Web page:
Tail fins took on many shapes and sizes in the 1950s and ‘60s
Tail fins were all the rage with car designers in the late 1950s and into the 1960s. Cadillac made them tall. Chrysler Imperial punctuated them with jewel-like tail lamps. For 1959, Chevrolet turned them horizontally so they were more like eyebrows. Plymouth’s were prominent, Ford’s less so.
For the 1961 model year, Dodge designed what the Standard Catalog of American Cars terms “reverse-slanting fins” which “appeared to grow out of the fenders at the base of the roof ‘C’ pillar and then tapered toward the rear of the car. They then wrapped around and formed a chrome-trimmed feature line, which moved back forward, to the back of the rear door.
As striking as the design was, it was even more dramatic for station wagons, which had large bullet-shaped tail lamps incorporated within the curve of that chrome feature line instead of placed on the tail gate.
One of those wagons, a mid-size 1961 Dodge Seneca, is the Pick of the Day. Although the Seneca was the base version of the Dodge Dart — there also were Pioneer and Phoenix models — all Dart station wagons got the same tail fin and tail lamp treatments as the full-size upscale Polara models.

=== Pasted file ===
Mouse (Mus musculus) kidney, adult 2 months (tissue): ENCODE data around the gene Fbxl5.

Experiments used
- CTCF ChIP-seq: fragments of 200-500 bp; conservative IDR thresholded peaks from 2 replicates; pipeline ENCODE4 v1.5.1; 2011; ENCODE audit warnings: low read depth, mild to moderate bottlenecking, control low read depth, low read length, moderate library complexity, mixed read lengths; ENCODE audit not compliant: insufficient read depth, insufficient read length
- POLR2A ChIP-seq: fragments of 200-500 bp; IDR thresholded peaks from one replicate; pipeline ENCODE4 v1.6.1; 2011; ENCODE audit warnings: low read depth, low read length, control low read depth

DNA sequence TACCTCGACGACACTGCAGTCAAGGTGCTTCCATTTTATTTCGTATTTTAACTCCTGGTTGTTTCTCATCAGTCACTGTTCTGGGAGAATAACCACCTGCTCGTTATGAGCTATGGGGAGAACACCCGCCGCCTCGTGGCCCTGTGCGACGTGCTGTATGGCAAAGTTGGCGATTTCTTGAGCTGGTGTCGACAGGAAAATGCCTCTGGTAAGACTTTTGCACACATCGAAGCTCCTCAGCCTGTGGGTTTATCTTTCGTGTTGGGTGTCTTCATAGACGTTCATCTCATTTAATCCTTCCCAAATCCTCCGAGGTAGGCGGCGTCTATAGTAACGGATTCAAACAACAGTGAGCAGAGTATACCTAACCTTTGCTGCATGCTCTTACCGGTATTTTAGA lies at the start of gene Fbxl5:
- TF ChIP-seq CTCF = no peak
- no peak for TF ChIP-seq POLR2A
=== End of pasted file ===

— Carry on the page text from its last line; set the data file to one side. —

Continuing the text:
Those Seneca station wagons were popular vehicles. The Catalog notes that for the 1961 model year, Dodge produced 27,702 of them, which was more it built of Seneca convertibles or 4-door hardtops or 2-door hardtops or even 2-door sedans. Wagon production was exceeded only by 4-door sedans.
The Pick of the Day is being advertised for sale on ClassicCars.com by a private owner in Innisfil, Ontario, Canada, who reports purchasing the vehicle in Tennessee four years ago.
“I purchased the car to do a commemorative drive in honor of my late parents as this is the first car I remember them owning,” the seller says.
“I have since taken it on many cruise nights as well as the annual Moparfest in New Hamburg, Ontario. It is now time to let it go as I wish to purchase another vehicle similar to one they owned to do another commemorative drive again.”
The seller says the wagon had been repainted but had a seized 318 engine when purchased. A rebuilt 360cid V8 from the early 1970s was installed as a replacement.
The seller adds that the wagon’s body and floors are rust free, with some repair in the rear quarter panels and tailgate done at the time of the repaint.
“The interior is still original and the front seat has a conver on it and I have never removed it,” the seller adds.
“The car runs great and cruises along at 75 mph with no problem and stops well.” The car has manual steering and brakes and transmission.5 comments